Once there's death, there's no more hope

May 15, 2001|By Ricky R. Williams

JESSUP -- I was surprised when a fellow inmate said he was opposed to state-sanctioned executions in one breath and in the next wished a death sentence on himself.

He has served 20 years of a life sentence and said he couldn't accept growing old and dying in prison. He cited the severing of familial ties, the inadequate medical care of older inmates and the treatment they endure from the younger ones who have a blatant disregard for their elders and for life itself.

He spoke of inmates who seem to have lost touch with reality and have given up. Some talk to themselves and no one else. Some do not shower and pick cigarette butts out of the trash and off the floor. Others chase death daily and grow more bitter, hateful, and volatile.

"Before reaching that point of hopeless, uselessness," he said, "I would rather get a lethal substance and a syringe, make my peace with God and release the substance into my vein. I would close my eyes and welcome death."

He was the second lifer in as many days to express this sentiment to me -- no more hope, no sense of purpose.

But why? To circumvent the final indignity exacted upon a lifer by the state: The humiliation of dying alone, slowly and painfully, in a prison hospital ward and then having his emaciated body shipped to the state morgue where the unclaimed are unceremoniously cremated. By injecting himself with a lethal substance, his will to be free would be executed on his own terms.

He had all but justified a death sentence in his mind. I disagreed with him and challenged him to find meaning and purpose by reaching out to someone else.

We talked about at-risk youths. Some regard a life sentence as a joke. They think they will spend a few years in prison, wake up one morning and the bad dream will be over. They don't realize there are men who have been confined in this prison for 30 years and more.

The drama does not unfold like a made-for-TV thriller with a happy, you're-free-to-go-now ending. This nightmare will embrace you as a teen, haunt you for a lifetime and end with you in your grave. Life means life.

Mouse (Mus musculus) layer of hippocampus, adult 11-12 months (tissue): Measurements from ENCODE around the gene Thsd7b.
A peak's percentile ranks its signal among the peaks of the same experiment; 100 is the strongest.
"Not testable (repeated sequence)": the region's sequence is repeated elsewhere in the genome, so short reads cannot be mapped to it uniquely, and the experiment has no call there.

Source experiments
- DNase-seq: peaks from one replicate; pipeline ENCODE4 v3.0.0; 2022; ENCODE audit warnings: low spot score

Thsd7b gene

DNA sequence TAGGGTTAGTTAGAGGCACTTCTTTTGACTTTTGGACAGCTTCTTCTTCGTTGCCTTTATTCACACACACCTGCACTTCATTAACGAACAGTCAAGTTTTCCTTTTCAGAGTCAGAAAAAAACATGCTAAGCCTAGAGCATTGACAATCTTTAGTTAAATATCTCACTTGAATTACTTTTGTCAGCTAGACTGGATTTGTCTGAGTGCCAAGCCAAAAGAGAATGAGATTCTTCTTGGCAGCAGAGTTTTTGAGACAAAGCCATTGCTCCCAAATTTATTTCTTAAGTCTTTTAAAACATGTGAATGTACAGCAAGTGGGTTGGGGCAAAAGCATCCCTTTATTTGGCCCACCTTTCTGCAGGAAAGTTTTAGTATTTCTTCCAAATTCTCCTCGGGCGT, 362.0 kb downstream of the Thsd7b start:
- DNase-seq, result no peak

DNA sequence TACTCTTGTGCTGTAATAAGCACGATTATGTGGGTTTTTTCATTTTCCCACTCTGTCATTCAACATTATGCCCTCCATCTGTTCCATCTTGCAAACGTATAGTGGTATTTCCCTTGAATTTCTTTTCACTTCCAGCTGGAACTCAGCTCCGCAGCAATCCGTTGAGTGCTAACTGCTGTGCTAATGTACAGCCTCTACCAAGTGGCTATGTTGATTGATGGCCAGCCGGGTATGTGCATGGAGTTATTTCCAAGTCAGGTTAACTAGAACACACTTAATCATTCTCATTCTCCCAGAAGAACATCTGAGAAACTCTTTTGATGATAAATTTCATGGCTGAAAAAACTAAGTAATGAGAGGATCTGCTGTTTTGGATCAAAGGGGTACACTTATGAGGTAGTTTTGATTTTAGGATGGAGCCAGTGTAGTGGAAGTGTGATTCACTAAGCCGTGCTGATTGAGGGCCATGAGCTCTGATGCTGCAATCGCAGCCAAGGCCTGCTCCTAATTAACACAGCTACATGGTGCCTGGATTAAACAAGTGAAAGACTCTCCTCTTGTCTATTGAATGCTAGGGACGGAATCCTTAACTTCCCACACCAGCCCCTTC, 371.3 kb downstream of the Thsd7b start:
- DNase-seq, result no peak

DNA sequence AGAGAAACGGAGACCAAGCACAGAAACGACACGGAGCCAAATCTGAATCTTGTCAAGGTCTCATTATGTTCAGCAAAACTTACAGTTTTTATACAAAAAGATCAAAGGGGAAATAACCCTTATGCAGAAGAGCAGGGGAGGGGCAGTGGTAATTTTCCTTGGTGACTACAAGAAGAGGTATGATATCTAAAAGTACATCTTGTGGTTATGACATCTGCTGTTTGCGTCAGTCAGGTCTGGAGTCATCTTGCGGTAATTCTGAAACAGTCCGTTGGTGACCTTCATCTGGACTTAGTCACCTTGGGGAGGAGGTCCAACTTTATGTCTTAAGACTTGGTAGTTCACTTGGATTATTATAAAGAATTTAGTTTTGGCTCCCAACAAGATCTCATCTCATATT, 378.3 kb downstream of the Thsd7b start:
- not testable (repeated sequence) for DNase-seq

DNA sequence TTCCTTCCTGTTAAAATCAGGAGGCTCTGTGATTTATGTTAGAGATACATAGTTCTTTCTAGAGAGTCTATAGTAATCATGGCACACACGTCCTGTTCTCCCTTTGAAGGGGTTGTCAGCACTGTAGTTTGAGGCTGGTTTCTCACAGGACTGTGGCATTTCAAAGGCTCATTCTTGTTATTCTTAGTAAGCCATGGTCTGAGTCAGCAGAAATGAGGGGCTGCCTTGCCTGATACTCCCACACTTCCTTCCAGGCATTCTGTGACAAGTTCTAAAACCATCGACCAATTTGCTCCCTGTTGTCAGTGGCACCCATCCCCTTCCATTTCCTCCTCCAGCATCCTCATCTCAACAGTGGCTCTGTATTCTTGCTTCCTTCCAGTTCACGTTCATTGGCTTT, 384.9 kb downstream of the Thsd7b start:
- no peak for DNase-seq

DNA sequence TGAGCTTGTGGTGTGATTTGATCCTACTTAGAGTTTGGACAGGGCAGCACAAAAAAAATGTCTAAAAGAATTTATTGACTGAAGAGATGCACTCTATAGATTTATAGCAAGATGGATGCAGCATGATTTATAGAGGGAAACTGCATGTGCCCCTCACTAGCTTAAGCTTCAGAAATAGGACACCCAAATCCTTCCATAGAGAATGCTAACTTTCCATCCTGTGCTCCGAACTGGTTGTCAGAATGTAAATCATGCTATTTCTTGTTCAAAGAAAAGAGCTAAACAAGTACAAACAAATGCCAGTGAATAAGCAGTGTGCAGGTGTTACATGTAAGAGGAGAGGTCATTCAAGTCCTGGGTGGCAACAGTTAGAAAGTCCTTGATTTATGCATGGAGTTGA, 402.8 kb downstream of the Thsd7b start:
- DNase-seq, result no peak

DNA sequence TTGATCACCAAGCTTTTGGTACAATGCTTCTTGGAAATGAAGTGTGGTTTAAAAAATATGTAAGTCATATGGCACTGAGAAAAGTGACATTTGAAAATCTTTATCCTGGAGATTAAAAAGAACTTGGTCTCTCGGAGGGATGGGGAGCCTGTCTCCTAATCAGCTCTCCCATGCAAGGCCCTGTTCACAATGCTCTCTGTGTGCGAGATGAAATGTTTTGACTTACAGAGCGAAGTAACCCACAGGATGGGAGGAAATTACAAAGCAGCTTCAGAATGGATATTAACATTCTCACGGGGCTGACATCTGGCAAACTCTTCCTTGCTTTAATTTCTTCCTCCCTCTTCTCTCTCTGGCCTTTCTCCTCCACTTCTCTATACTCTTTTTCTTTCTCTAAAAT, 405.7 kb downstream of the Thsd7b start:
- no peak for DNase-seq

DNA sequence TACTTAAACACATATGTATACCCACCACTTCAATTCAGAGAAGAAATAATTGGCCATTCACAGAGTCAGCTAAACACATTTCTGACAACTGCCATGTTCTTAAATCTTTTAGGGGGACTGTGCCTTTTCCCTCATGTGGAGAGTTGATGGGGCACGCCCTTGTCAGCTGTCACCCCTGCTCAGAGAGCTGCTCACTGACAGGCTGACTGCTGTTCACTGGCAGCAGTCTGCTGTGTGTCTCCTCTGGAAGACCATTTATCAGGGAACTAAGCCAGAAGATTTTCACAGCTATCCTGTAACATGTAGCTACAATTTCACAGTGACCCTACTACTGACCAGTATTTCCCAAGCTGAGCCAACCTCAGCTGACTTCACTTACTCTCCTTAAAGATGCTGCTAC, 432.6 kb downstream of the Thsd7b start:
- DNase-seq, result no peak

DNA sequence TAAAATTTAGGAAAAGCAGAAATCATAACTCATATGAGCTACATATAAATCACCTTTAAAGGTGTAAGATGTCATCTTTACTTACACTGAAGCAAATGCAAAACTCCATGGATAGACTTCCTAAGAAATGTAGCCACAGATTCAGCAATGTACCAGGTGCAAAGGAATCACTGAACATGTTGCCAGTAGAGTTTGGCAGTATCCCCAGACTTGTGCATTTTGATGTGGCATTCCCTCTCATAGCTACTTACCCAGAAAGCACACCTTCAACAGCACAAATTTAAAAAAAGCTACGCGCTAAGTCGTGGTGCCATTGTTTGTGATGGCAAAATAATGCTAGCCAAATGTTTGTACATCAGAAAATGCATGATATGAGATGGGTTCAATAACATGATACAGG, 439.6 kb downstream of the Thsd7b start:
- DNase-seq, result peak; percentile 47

We considered younger inmates. Some were raised by criminal elements and have interpreted that upbringing as the only reality. A prison stay does not alter that distortion. Many will one day regain their freedom. Some look to older inmates for guidance on how to survive and serve their sentences.

I asked the lifer if he learned nothing after 20 years in prison. He knew his story could prevent a misguided youth from becoming a murderer or rapist. But his message would die if he injected himself with a lethal substance.

He agreed. His eyes closed. The thought of dying in prison. He shook his head, sighed. The struggle is real.

Some of the best messages ever communicated to society break through the birth canal of immense suffering -- the degradation of man or woman, be it in the form of slavery, a concentration camp or a prison. The human spirit must be unwilling to be conquered by hopelessness.

I believe where there is life there is hope, and a chance at redemption and atonement. I think it would be better if that lifer's story convinced just one person not to violate the sanctity of another human life. Death would deny him that possibility.

Ricky Ricardo Williams, 32, born in Trinidad, raised in New York City and a Long Island suburb, is serving a 30-year sentence in the Maryland House of Correction in Jessup for a drug conviction in 1990.

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